Why is it that when a dog stares longingly into your eyes, you almost cannot help petting them and letting out a fond sigh? A new study shows that dogs may trick our biochemistry to get that effect. In a new study, researchers found that when you stare into a dogs puppy eyes eyes, your level of the hormone oxytocin goes up. Oxytocin (also known as the “love hormone”) is the hormone that contributes to feelings of happiness and bonding. Lead author, Miho Nagasawa of Azabu University and a team of researchers brought in 30 dogs and their owners, marking down all behaviors between the two for 30 minutes, such as touching, talking, and gazing. Afterward the team measured oxytocin levels in the owners’ urine and found that gazing into a dog’s puppy eyes out-shined all other actions in increasing oxytocin.
The interesting part of the study is that researchers measured the oxytocin levels of the dogs as well. They found that dogs have the same response to eye gazing, with oxytocin levels increased. The study suggests that there is a sort of feedback loop when you and a dog stare at each other: oxytocin levels increase in both parties, encouraging more eye gazing and bonding, which in turn further increases oxytocin levels.
Oxytocin is thought to have evolved as a way to bond a mother and her child in mammals; how did this interaction come to be across species? The researchers tested the interaction between humans playing with wolves that were familiar with one another, and found no oxytocin increase in the wolves. This led the researchers to believe that the oxytocin connection between mammal parents and their children was hijacked long ago during the domestication process of dogs. As humans and dogs lived together more and more, they co-evolved this oxytocin trait between species.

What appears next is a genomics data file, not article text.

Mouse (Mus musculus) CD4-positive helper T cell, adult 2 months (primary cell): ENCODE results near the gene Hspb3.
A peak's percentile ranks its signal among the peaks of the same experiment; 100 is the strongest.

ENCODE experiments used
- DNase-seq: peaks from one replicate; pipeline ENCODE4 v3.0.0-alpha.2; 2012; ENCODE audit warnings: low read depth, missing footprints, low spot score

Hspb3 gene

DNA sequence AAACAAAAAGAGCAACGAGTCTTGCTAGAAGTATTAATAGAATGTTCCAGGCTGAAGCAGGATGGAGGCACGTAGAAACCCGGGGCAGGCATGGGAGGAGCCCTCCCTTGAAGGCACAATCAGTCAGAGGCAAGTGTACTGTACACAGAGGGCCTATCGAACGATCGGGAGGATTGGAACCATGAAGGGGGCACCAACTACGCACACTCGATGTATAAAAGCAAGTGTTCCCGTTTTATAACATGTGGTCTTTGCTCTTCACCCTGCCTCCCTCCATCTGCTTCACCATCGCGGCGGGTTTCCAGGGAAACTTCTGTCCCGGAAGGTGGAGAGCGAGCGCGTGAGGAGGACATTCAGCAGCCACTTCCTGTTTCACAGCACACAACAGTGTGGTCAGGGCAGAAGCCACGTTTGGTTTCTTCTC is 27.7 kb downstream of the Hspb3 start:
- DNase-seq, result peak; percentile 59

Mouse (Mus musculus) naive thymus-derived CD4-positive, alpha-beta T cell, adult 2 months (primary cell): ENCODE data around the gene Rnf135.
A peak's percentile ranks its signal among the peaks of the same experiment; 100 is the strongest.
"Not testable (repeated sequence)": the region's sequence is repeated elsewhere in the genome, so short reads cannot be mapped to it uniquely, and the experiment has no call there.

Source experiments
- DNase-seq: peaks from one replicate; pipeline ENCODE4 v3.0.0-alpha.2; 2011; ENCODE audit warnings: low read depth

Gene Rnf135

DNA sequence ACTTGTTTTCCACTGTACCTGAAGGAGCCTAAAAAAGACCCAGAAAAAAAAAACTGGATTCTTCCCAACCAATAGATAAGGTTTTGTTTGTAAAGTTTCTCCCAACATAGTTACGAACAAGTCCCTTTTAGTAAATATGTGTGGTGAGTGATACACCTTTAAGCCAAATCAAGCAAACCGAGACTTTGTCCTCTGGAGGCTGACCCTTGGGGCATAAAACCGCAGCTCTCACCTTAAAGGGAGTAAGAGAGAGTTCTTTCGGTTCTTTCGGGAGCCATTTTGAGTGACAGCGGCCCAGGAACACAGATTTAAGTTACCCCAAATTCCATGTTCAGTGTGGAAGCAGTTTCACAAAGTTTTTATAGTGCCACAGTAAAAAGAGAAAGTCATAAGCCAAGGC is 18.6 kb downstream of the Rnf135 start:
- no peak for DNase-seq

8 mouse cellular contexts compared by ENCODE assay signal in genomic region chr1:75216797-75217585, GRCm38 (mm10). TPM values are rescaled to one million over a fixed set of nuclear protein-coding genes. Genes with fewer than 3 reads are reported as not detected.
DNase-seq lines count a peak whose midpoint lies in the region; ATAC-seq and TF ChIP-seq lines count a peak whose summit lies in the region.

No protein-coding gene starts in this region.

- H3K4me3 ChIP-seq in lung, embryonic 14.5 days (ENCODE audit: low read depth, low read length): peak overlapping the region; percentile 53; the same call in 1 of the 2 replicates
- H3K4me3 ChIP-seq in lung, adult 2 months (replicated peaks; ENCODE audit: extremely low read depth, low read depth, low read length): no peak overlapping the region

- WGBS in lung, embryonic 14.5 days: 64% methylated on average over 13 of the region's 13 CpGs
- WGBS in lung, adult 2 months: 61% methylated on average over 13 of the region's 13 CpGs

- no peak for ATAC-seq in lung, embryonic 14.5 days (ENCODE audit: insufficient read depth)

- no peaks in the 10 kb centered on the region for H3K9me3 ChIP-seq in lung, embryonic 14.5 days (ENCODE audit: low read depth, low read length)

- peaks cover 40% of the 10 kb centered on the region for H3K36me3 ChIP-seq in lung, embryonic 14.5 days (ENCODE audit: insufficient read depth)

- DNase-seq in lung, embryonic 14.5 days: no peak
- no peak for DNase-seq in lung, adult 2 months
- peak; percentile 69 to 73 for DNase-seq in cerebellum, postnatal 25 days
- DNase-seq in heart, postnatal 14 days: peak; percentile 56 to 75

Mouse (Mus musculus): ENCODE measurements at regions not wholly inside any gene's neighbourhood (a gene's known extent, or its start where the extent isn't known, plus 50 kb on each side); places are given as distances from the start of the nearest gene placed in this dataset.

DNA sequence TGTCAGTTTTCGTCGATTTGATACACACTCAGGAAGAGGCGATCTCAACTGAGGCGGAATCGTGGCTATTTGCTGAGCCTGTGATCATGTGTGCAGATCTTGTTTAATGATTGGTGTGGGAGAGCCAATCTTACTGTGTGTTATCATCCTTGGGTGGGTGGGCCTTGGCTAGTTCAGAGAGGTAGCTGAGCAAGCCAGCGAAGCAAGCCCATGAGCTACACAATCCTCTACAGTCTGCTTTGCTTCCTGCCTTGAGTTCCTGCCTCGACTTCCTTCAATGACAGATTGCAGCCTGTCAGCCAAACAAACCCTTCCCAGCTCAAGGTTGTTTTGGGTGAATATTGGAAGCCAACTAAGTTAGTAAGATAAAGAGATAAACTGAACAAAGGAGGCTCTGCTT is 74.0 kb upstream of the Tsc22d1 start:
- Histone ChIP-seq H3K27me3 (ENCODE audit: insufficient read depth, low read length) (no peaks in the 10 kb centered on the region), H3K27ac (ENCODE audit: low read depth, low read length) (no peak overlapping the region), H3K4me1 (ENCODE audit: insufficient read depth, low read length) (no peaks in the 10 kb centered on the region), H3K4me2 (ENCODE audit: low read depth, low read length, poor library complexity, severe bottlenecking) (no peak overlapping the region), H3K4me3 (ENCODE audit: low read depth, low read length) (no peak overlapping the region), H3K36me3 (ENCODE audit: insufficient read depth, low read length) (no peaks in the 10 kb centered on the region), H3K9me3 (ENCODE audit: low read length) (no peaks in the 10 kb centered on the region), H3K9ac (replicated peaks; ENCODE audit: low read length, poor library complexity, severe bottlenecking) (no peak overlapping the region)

Further corroborating the hijacking theory, the researchers also shot oxytocin nasal spray into 27 male and female dogs and allowed them to walk around and freely interact with their owners and strangers. Female dogs showed an increase of gazing toward their owners, but not male dogs, suggesting the effect is at least in part due to the maternal bonding.
For more dogs in the world, enjoy the “puppy eyes” in this adorable, amazing dog sledding experience in Greenland: